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Supreme X Brooklyn

Supreme X Brooklyn

Supreme opened in Brooklyn with a giant skate bowl. We dropped in.

In December 2002, the skaters came for Deitch Projects, or maybe it was the other way around. For the exhibition Session The Bowl, a huge skate bowl was built into the gallery’s Wooster Street space, and on the opening night, and for weeks afterward, you could find skaters hanging out and dropping in. They were on the walls, too: The gallery was displaying work by skate-friendly artists like KAWS and Ed Templeton. (Alife took over Deitch’s Grand Street location around the corner for a complementary installation.)

“It really is a live sculpture,” Jeffrey Deitch told The Washington Post at the time, a thoughtful explanation of the rowdy setting that wasn’t wholly right. “Session the Bowl” was a merger, one once-insurgent downtown New York scene embracing another, borrowing some of its insouciance while welcoming street culture into a luxury environment, on terms both could deal with.

By that point, the original Supreme store on Lafayette Street had been open for eight years, and the brand had helped codify the New York skater, tougher and scrappier and with better taste in music than its California brethren.

But a decade and a half later, all the signifiers are now mixed up: Supreme has been woven into the fashion firmament, thanks to a series of shrewd partnerships, both in the high-fashion and street-wear worlds. It recently collaborated with Louis Vuitton on a capsule collection. The Lafayette store has become a tourist attraction and a generator of long lines, requiring high levels of emotional fortitude to navigate. Skating feels ancillary.

And so the bowl that takes up the back half of the new Supreme store in Williamsburg, Brooklyn has some of the performative qualities of that Deitch Projects exhibit. (By coincidence, it was built by Steve Badgett, who worked on the Deitch Project bowl.) There is a bowl in Supreme’s Los Angeles store, too, but this one looms larger.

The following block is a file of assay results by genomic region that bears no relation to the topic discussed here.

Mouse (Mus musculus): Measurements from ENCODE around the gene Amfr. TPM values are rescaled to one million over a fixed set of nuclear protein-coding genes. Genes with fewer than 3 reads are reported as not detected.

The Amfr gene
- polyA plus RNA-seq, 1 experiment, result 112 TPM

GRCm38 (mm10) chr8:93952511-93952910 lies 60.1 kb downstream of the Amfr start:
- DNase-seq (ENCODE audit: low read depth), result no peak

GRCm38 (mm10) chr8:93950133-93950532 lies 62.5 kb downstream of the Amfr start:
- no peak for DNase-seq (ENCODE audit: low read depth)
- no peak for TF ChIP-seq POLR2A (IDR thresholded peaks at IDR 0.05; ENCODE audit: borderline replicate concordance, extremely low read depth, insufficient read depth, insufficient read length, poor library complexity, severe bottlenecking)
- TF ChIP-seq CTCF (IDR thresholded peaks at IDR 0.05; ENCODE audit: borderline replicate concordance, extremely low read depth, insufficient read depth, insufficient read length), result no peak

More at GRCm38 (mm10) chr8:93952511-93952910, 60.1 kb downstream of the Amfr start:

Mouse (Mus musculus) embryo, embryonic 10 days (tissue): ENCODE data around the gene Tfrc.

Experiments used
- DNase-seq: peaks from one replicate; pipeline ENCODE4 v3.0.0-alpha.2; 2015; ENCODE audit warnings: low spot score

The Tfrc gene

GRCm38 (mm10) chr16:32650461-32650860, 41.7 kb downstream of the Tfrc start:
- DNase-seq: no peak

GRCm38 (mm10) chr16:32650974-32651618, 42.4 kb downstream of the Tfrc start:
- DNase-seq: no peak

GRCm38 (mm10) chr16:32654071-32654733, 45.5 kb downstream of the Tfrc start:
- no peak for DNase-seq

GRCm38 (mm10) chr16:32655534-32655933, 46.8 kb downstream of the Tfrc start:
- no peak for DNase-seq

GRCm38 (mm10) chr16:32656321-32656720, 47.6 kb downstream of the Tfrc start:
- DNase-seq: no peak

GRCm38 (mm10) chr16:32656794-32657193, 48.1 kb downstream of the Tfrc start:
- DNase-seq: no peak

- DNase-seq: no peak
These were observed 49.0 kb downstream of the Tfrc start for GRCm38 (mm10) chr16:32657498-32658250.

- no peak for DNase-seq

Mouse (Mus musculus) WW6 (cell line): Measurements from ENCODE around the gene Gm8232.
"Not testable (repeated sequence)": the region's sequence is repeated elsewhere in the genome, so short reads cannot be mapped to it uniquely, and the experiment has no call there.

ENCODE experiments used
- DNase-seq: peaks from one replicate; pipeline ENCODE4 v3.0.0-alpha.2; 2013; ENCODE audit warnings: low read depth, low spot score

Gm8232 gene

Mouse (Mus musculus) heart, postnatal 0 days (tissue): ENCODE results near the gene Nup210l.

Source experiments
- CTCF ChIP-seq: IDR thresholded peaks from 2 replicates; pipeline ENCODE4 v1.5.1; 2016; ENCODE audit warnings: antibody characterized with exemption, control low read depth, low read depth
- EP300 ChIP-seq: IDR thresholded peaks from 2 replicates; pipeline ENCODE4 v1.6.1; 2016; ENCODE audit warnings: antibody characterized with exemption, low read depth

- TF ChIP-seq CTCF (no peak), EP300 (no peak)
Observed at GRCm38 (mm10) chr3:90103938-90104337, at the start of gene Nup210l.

Within minutes of the party’s start, skaters were feeling out its contours, while non-skaters were taking to the cameras on their phones, to show the world that they were near skaters. The later it got, the more people were squeezed around the bowl’s rim, participants and observers in symbiosis.

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Down on the floor, Supreme was showing off its latest collections, which include collaborations with the artist Andres Serrano, the Italian outerwear specialist Stone Island and the conglomerate Nike. There were things to be had for under $50, and also for more than ten times that, reflecting the brand’s role as both entry point and end goal. It is also the raw material for a vibrant and thirsty resale ecosystem with prices that can rise exponentially on the internet’s grey markets.

Putting a Supreme in Brooklyn doesn’t mean what it might have in the bleeding-edge Williamsburg of two decades ago, or in its partly gentrified late-2000s version. It’s a family neighbourhood now – a wealthy family neighbourhood – with seven-figure condominiums and Michelin-starred restaurants. With square footage that’s about three times the Lafayette store, this location figures to be more relaxed than the flagship: a place where the brand can breathe, a reclaiming of the hometown, a maturation without surrender.

In the crowd, there were skaters (Mark Gonzales, Sage Elsesser), celebrities (Amar’e Stoudemire, James Franco), avatars of good taste (Mister Mort, Venus X), at least two people in hyper-chunky Balenciaga Triple S sneakers, a troupe of public relations representatives and, out on the street, security alternating between pushing people off the sidewalk and back on it. (And also children: There were probably more attendees under the age of 13 than, say, between 13 and 20.)

And of course, there were the hounds. Nothing was available for sale at the party – the store officially opened shortly after the opening party – but there was a special T-shirt made for the occasion, with a yellow, green and black camouflage box logo, exactly the sort of limited item the brand’s loyalists salivate over. And indeed, late in the night, some of them were out on the street, sidling up to people who walked out with white Supreme bags and offering them cash. Not long after, some shirts were already selling on eBay for more than $1,000. A live sculpture, to be sure.

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